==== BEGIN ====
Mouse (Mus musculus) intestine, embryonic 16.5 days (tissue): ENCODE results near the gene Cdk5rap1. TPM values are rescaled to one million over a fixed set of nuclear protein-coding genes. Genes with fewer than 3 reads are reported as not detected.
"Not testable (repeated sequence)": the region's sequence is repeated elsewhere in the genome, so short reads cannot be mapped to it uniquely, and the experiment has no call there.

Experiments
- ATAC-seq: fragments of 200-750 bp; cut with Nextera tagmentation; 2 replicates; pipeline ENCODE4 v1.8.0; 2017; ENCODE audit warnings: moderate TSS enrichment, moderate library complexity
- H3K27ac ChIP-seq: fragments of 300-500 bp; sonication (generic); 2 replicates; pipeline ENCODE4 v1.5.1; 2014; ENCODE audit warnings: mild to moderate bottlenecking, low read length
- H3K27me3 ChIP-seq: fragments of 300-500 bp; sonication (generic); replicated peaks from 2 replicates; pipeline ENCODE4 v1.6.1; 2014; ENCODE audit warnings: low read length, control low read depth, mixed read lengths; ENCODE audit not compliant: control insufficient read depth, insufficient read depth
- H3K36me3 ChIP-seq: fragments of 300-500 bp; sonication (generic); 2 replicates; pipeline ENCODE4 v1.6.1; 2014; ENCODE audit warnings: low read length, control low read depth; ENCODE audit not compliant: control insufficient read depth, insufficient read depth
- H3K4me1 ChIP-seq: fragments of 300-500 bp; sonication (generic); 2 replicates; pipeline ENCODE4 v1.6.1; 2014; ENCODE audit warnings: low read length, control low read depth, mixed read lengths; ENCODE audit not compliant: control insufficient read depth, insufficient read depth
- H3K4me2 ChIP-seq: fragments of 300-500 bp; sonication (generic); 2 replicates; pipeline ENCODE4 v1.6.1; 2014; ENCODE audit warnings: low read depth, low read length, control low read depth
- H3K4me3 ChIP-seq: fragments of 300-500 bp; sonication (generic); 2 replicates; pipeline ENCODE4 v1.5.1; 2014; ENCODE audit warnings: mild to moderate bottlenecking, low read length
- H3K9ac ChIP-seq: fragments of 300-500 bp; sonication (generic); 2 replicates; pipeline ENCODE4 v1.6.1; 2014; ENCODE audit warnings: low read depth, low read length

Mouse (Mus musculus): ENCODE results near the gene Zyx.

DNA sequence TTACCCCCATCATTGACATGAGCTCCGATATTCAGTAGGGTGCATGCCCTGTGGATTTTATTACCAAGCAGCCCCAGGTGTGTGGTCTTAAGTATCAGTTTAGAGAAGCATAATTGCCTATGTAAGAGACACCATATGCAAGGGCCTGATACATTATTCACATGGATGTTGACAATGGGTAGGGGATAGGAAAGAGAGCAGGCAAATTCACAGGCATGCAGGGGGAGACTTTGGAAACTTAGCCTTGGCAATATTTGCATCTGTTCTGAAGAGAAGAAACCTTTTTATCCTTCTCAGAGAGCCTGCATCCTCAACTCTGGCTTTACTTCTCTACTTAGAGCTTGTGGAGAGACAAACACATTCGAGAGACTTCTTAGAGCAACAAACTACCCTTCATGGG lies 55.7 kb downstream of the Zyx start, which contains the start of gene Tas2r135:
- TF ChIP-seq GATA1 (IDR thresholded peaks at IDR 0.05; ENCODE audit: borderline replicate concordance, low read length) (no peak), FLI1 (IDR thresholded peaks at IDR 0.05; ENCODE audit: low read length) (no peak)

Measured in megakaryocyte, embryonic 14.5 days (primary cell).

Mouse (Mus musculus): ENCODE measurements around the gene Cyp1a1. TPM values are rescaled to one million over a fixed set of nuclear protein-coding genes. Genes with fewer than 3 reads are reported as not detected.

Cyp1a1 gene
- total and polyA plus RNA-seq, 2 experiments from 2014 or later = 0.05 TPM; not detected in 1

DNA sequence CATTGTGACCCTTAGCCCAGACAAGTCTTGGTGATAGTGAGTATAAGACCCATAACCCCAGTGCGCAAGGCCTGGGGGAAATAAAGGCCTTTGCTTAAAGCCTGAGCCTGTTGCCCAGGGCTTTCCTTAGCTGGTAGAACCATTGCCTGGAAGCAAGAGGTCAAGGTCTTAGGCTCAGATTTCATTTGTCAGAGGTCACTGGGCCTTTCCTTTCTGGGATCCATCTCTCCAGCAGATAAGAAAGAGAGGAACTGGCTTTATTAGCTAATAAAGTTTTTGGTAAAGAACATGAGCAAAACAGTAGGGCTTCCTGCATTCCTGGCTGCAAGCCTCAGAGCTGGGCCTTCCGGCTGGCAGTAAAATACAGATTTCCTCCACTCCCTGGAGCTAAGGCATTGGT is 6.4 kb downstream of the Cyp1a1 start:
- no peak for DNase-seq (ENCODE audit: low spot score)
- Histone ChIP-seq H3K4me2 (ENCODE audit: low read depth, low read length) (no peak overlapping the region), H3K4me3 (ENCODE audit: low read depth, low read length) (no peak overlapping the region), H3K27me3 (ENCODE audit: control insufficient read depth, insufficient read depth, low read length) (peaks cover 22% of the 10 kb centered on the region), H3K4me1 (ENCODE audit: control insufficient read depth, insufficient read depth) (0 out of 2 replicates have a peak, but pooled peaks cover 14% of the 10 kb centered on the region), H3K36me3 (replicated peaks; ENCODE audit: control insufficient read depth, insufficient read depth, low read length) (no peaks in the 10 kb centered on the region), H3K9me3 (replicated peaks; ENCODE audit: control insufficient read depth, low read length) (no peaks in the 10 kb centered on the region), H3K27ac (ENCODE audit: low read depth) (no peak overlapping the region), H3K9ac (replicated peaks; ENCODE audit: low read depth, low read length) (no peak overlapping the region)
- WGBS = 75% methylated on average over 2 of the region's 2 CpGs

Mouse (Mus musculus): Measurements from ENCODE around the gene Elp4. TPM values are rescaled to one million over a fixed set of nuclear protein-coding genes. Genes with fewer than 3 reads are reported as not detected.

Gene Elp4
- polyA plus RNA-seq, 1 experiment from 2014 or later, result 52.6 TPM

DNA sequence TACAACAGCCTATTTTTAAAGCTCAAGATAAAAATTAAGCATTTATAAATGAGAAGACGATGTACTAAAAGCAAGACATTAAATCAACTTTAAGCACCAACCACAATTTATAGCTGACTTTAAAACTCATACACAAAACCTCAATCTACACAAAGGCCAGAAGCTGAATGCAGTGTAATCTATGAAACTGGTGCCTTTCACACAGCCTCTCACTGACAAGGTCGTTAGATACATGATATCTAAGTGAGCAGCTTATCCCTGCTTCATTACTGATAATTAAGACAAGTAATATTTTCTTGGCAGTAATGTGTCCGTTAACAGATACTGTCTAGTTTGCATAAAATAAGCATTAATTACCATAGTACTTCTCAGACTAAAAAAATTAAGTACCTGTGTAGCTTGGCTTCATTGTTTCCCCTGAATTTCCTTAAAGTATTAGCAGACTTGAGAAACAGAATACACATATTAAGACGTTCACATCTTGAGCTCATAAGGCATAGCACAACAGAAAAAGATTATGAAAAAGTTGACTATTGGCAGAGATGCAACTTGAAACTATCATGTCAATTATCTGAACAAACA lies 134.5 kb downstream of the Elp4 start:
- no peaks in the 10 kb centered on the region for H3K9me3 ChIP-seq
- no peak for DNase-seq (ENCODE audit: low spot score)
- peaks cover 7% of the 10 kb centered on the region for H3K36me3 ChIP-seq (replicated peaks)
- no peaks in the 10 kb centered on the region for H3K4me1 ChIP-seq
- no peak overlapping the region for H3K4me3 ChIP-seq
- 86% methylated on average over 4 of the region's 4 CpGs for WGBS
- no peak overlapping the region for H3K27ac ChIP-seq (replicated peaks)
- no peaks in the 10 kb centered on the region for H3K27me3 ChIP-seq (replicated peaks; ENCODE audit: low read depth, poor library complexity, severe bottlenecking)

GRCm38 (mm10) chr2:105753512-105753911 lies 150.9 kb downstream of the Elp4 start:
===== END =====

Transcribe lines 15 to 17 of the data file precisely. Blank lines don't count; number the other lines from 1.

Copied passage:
Measured in megakaryocyte, embryonic 14.5 days (primary cell).

Mouse (Mus musculus): ENCODE measurements around the gene Cyp1a1. TPM values are rescaled to one million over a fixed set of nuclear protein-coding genes. Genes with fewer than 3 reads are reported as not detected.

Cyp1a1 gene